27. shesnailie says:

    _@_v – jennicam had a pretty good run…

  28. jennicam* reminded me of the “Modern Ferret” magazine and the associated website run by the Sheffermans who had a good run and many awards but, had much fall apart after 9/11.

    *”Jennie” was a ferret owner and was once featured on the cover of “Modern Ferret” with her ferret.

  29. swschrad says:

    tasty bits from the technolgy front held a good fortress until about 2001. the archive of http://tbtf.com still exists, as kdawson continues to moderate tech news with the slashdot crew.

    which also deserves mention.

  30. hpoulter says:

    bgbear – Greg Bell (XM OTR guy) played an interesting multi-part interview with Peggy Webber a couple of weeks ago for her birthday. He sat in her Hollywood home and ate tea and cookies while she exercised her amazingly detailed memories of her early career (she is way up there now, of course). She started writing radio scripts in elementaru school, and when her father moved to Tucson, she went to the radio station with a big box of scripts and got herself a gig. She says she looked like she was about 10 at the time, though she was a bit older. When she auditioned as an actress (still a kid) she did a whole stable of vocal impressions of famous actresses, and soon got steady work.

    Of course, she became a great friend of Jack Webb’s. We take it for granted now, but she talked about how exciting and revolutionary it was when Webb made the actors stand well back from the microphones and potted them up so they would pick up a great deal of background noise. It gave radio a new gritty realistic quality.

  31. browniejr says:

    Other great Dragnet regulars (many were on radio):
    Olan Soulé- always in the lab- CSI 1967 (!)
    Harry Bartell- he also played a US Senator/ KAOS agent on Get Smart, always found that funny…
    Vic Perrin (Star Trek connection)
    Ralph Moody- think Grampa Simpson…

  32. RobertB says:

    JamesS, I’m not sure William Gibson was describing a deep blue sky. At the time he wrote “Neuromancer,” it was just as likely that a “dead channel” looked like dirty snow. Most TVs did not yet shield sensitive viewers from such things.

    Given the tone of the book, I think the depressing interpretation is more likely. But the advance of technology has changed the meaning of the line for anyone younger than a certain age.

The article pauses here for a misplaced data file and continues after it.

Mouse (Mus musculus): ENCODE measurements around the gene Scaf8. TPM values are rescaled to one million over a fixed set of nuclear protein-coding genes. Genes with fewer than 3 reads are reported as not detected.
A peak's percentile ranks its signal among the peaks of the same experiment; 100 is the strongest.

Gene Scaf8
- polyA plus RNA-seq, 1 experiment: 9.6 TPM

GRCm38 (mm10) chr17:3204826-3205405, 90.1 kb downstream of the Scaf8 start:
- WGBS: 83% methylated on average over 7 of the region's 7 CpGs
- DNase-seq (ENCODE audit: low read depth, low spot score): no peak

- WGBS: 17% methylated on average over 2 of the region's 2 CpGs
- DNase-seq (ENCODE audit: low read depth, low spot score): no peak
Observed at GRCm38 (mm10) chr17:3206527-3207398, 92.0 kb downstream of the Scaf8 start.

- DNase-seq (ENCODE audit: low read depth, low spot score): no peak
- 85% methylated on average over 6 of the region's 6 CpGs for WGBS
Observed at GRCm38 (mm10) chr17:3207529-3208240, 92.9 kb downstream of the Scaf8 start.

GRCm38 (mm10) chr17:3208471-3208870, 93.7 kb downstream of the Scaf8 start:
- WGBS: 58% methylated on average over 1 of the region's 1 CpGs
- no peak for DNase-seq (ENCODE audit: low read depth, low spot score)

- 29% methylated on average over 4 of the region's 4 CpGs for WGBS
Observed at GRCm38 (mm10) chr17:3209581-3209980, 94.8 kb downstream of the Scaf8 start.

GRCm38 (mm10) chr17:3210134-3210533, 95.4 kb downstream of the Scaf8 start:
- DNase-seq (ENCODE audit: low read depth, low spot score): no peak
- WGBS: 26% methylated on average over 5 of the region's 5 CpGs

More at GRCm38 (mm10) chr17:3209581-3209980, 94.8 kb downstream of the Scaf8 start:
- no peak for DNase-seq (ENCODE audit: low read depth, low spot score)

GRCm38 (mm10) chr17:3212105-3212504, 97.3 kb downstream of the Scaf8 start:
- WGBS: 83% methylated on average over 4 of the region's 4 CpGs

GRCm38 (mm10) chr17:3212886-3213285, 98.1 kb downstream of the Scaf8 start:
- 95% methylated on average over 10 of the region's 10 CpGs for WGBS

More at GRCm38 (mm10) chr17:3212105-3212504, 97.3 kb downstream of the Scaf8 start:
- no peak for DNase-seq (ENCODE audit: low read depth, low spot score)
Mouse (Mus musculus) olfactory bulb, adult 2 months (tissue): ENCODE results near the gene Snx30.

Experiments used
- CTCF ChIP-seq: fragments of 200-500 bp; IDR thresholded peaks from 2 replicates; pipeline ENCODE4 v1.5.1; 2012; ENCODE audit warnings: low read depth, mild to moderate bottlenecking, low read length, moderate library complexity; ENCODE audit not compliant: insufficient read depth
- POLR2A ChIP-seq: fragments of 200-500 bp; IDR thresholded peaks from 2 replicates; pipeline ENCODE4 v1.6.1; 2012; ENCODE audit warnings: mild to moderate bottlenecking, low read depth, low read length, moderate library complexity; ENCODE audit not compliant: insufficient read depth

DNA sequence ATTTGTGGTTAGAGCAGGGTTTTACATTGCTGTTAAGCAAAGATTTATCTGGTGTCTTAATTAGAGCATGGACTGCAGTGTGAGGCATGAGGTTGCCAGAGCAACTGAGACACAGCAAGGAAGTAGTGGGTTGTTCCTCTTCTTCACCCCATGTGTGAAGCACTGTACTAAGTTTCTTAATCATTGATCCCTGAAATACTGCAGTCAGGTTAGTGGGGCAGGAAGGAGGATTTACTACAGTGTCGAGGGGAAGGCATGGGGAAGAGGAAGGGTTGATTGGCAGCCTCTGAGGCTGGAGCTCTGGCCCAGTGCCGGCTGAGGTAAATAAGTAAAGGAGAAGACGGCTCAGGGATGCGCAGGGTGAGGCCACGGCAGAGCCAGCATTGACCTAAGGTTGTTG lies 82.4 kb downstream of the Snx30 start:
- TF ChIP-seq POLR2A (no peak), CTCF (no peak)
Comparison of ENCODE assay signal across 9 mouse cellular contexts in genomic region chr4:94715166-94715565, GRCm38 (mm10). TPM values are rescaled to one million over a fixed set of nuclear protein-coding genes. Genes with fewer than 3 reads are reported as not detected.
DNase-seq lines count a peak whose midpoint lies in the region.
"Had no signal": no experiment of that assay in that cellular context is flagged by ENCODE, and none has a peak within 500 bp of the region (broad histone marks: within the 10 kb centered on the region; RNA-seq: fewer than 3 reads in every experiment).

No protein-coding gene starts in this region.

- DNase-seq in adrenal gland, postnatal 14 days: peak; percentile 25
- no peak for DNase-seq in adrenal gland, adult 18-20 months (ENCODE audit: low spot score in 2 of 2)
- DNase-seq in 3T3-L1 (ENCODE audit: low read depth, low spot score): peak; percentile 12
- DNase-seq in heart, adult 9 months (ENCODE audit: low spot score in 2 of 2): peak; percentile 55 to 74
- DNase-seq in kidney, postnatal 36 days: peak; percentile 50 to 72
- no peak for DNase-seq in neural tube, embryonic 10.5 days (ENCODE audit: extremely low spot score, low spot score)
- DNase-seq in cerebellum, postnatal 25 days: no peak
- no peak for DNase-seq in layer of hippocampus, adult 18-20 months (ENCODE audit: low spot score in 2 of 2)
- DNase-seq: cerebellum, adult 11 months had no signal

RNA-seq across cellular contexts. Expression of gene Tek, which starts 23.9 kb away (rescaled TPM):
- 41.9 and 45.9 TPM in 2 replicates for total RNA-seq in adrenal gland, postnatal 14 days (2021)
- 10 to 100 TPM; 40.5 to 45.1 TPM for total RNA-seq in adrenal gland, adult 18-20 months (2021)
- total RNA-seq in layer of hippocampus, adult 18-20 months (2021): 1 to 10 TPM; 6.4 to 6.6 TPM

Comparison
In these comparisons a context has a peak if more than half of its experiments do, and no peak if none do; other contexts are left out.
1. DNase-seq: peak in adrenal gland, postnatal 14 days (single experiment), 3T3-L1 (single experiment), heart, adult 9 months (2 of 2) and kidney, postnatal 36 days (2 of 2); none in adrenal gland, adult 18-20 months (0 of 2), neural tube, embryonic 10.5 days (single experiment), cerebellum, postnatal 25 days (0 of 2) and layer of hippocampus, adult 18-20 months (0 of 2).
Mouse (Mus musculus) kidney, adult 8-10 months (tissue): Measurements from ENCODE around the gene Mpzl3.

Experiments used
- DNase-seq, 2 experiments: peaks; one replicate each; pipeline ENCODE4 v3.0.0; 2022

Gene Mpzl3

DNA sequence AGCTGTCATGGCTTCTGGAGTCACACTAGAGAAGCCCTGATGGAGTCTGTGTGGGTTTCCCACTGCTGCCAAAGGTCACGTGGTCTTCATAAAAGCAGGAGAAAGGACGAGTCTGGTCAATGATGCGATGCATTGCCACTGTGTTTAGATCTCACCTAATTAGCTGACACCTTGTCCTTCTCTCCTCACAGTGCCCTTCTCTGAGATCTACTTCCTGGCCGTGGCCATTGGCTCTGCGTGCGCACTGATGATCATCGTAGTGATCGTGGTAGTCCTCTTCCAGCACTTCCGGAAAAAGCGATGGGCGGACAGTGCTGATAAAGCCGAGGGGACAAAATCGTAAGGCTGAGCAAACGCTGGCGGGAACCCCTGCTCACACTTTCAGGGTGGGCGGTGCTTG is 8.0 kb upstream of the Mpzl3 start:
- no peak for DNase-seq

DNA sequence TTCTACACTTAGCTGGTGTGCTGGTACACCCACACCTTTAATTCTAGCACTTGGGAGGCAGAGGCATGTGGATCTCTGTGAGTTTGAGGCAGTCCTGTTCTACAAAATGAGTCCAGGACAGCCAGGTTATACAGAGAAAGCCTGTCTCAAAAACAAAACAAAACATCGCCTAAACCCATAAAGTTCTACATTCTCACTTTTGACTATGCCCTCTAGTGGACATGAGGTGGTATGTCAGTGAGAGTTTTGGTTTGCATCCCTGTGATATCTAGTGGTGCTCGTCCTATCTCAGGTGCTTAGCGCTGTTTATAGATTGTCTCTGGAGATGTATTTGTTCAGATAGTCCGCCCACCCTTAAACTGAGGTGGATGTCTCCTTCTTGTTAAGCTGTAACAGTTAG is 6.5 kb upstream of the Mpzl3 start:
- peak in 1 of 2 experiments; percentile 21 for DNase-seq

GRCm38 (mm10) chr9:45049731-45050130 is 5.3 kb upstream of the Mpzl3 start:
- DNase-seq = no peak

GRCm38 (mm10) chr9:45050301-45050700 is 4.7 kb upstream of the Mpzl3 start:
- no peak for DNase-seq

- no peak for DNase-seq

33. Daniel says:

    The last picture, dtown2, is so lovely it made tears start in my eyes. Usually you make me laugh: “LOL”. I wonder whether this is like what my father used to say: “Ah, for crying out loud!”? “COL”? (Well, not *literally* out loud.) You know what I mean. Thank you, sir.

  34. Mxymaster says:

    Hey, forgot Brunching Shuttlecocks — another great site once upon a time.

  35. GardenStater says:

    @JamesS: “It sounds depressing at first — dead channel and all — but when you realize what a brilliant, almost unworldly blue…”

    I have to agree with RobertB. The first vision that comes to my head when I think of a “dead channel” is what we used to call “snow.” Grey bits and harsh static. Not exactly my idea of a beautiful sky.

    That’s probably another sign that I’m getting too damned old.

  36. cnyguy says:

    Since nobody else has pointed it out yet, I will: the Michelin Man’s full name is Bibendum.

    And Steptoe Product is another good name for a rock band.

  37. Johanna says:

    Hi, I finally had the crazy idea to comment on your blog. I’ve been reading it faithfully for months now. Thanks for what you write! I have two small kids, and I don’t have much time to read. But this is what I read. I always manage at least a couple of good laughs each time I come here.

  38. Claire says:

    I’m tired of it, too.

  39. Joni says:

    I’ve never been concerned with Joe’s last name, which is strange, since I’m normally such a completist. But I have a perfectly clear mental image of him. Joe’s hair is blond and beginning the slow inevitable march back from his forehead (and since the second batch is set two years later, I suppose it will have progressed a bit further); he has blue eyes and a nice face. No stud muffin but he looks good in those Fifties clothes.

  40. Ross says:

    Garden Stater:
    I’m with you–I miss Lance Lawson Thursdays, and some of the funnier regulars who don’t seem to have stayed with us. I know it’s inane, but I would let out an involuntary snort/chortle whenever I used to see (IIRC)Foamer’s tag line, “Oooh! Shiny!”